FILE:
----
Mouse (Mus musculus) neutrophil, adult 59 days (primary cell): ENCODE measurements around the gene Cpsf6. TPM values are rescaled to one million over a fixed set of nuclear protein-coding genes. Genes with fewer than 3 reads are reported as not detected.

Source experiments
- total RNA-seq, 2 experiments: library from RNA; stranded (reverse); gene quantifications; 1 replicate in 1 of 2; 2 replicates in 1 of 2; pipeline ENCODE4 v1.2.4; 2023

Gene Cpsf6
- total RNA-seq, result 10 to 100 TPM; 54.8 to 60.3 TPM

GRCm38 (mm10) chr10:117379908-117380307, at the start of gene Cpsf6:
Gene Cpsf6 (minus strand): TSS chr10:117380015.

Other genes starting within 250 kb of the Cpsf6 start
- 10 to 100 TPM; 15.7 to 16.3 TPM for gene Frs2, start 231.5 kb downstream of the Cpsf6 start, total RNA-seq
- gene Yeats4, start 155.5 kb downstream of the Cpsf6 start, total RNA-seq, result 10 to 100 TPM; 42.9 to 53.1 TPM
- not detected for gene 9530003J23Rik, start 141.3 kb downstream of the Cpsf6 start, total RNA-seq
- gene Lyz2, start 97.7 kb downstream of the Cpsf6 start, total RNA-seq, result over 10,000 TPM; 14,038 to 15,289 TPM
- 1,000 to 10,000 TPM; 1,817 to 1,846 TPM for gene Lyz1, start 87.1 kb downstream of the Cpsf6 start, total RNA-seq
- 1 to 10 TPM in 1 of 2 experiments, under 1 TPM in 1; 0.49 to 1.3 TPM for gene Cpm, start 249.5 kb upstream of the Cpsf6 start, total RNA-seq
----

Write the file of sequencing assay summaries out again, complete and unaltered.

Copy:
Mouse (Mus musculus) neutrophil, adult 59 days (primary cell): ENCODE measurements around the gene Cpsf6. TPM values are rescaled to one million over a fixed set of nuclear protein-coding genes. Genes with fewer than 3 reads are reported as not detected.

Source experiments
- total RNA-seq, 2 experiments: library from RNA; stranded (reverse); gene quantifications; 1 replicate in 1 of 2; 2 replicates in 1 of 2; pipeline ENCODE4 v1.2.4; 2023

Gene Cpsf6
- total RNA-seq, result 10 to 100 TPM; 54.8 to 60.3 TPM

GRCm38 (mm10) chr10:117379908-117380307, at the start of gene Cpsf6:
Gene Cpsf6 (minus strand): TSS chr10:117380015.

Other genes starting within 250 kb of the Cpsf6 start
- 10 to 100 TPM; 15.7 to 16.3 TPM for gene Frs2, start 231.5 kb downstream of the Cpsf6 start, total RNA-seq
- gene Yeats4, start 155.5 kb downstream of the Cpsf6 start, total RNA-seq, result 10 to 100 TPM; 42.9 to 53.1 TPM
- not detected for gene 9530003J23Rik, start 141.3 kb downstream of the Cpsf6 start, total RNA-seq
- gene Lyz2, start 97.7 kb downstream of the Cpsf6 start, total RNA-seq, result over 10,000 TPM; 14,038 to 15,289 TPM
- 1,000 to 10,000 TPM; 1,817 to 1,846 TPM for gene Lyz1, start 87.1 kb downstream of the Cpsf6 start, total RNA-seq
- 1 to 10 TPM in 1 of 2 experiments, under 1 TPM in 1; 0.49 to 1.3 TPM for gene Cpm, start 249.5 kb upstream of the Cpsf6 start, total RNA-seq